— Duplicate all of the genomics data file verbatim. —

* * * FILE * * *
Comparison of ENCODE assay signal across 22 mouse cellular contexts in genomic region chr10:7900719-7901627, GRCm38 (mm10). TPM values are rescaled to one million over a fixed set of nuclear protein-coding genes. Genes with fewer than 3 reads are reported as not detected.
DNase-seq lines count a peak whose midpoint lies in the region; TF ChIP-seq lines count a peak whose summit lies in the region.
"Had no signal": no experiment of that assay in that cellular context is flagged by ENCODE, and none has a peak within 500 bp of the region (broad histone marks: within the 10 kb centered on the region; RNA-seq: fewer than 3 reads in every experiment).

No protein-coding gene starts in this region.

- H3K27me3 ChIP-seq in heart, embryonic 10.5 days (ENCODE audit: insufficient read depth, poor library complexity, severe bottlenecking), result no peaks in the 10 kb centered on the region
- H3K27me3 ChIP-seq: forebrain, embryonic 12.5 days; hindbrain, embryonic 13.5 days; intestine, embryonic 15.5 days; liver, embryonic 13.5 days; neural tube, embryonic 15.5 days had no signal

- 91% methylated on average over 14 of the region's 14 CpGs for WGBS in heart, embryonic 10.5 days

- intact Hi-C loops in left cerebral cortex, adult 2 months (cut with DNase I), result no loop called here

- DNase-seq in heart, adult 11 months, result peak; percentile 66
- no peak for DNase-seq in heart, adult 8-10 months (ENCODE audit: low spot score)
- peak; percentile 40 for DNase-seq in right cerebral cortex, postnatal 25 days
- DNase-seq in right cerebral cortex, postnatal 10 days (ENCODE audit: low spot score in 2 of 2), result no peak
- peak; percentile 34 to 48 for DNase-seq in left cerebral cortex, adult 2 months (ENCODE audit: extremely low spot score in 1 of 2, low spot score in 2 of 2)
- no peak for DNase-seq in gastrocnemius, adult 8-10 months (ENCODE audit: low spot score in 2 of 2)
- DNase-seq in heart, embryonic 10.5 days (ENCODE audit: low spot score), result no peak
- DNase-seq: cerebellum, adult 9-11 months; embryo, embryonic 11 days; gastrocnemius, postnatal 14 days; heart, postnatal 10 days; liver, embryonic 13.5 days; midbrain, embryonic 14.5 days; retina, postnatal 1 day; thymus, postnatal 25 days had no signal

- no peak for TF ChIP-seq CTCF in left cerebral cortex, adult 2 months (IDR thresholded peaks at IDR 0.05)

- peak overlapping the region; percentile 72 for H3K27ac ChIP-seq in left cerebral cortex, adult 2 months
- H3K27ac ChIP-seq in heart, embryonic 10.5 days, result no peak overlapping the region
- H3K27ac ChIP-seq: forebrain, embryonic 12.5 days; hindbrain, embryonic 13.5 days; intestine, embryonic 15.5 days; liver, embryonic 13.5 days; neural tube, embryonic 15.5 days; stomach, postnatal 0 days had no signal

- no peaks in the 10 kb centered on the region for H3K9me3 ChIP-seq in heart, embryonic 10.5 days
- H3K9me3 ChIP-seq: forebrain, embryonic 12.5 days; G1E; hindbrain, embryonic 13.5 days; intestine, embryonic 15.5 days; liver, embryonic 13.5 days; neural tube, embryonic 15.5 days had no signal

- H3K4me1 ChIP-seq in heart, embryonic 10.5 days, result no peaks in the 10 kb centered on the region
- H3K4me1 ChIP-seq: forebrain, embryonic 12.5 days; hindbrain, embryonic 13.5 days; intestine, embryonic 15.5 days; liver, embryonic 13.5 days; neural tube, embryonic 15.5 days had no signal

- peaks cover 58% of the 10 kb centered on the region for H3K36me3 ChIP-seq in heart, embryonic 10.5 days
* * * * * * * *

Comparison of ENCODE assay signal across 22 mouse cellular contexts in genomic region chr10:7900719-7901627, GRCm38 (mm10). TPM values are rescaled to one million over a fixed set of nuclear protein-coding genes. Genes with fewer than 3 reads are reported as not detected.
DNase-seq lines count a peak whose midpoint lies in the region; TF ChIP-seq lines count a peak whose summit lies in the region.
"Had no signal": no experiment of that assay in that cellular context is flagged by ENCODE, and none has a peak within 500 bp of the region (broad histone marks: within the 10 kb centered on the region; RNA-seq: fewer than 3 reads in every experiment).

No protein-coding gene starts in this region.

- H3K27me3 ChIP-seq in heart, embryonic 10.5 days (ENCODE audit: insufficient read depth, poor library complexity, severe bottlenecking), result no peaks in the 10 kb centered on the region
- H3K27me3 ChIP-seq: forebrain, embryonic 12.5 days; hindbrain, embryonic 13.5 days; intestine, embryonic 15.5 days; liver, embryonic 13.5 days; neural tube, embryonic 15.5 days had no signal

- 91% methylated on average over 14 of the region's 14 CpGs for WGBS in heart, embryonic 10.5 days

- intact Hi-C loops in left cerebral cortex, adult 2 months (cut with DNase I), result no loop called here

- DNase-seq in heart, adult 11 months, result peak; percentile 66
- no peak for DNase-seq in heart, adult 8-10 months (ENCODE audit: low spot score)
- peak; percentile 40 for DNase-seq in right cerebral cortex, postnatal 25 days
- DNase-seq in right cerebral cortex, postnatal 10 days (ENCODE audit: low spot score in 2 of 2), result no peak
- peak; percentile 34 to 48 for DNase-seq in left cerebral cortex, adult 2 months (ENCODE audit: extremely low spot score in 1 of 2, low spot score in 2 of 2)
- no peak for DNase-seq in gastrocnemius, adult 8-10 months (ENCODE audit: low spot score in 2 of 2)
- DNase-seq in heart, embryonic 10.5 days (ENCODE audit: low spot score), result no peak
- DNase-seq: cerebellum, adult 9-11 months; embryo, embryonic 11 days; gastrocnemius, postnatal 14 days; heart, postnatal 10 days; liver, embryonic 13.5 days; midbrain, embryonic 14.5 days; retina, postnatal 1 day; thymus, postnatal 25 days had no signal

- no peak for TF ChIP-seq CTCF in left cerebral cortex, adult 2 months (IDR thresholded peaks at IDR 0.05)

- peak overlapping the region; percentile 72 for H3K27ac ChIP-seq in left cerebral cortex, adult 2 months
- H3K27ac ChIP-seq in heart, embryonic 10.5 days, result no peak overlapping the region
- H3K27ac ChIP-seq: forebrain, embryonic 12.5 days; hindbrain, embryonic 13.5 days; intestine, embryonic 15.5 days; liver, embryonic 13.5 days; neural tube, embryonic 15.5 days; stomach, postnatal 0 days had no signal

- no peaks in the 10 kb centered on the region for H3K9me3 ChIP-seq in heart, embryonic 10.5 days
- H3K9me3 ChIP-seq: forebrain, embryonic 12.5 days; G1E; hindbrain, embryonic 13.5 days; intestine, embryonic 15.5 days; liver, embryonic 13.5 days; neural tube, embryonic 15.5 days had no signal

- H3K4me1 ChIP-seq in heart, embryonic 10.5 days, result no peaks in the 10 kb centered on the region
- H3K4me1 ChIP-seq: forebrain, embryonic 12.5 days; hindbrain, embryonic 13.5 days; intestine, embryonic 15.5 days; liver, embryonic 13.5 days; neural tube, embryonic 15.5 days had no signal

- peaks cover 58% of the 10 kb centered on the region for H3K36me3 ChIP-seq in heart, embryonic 10.5 days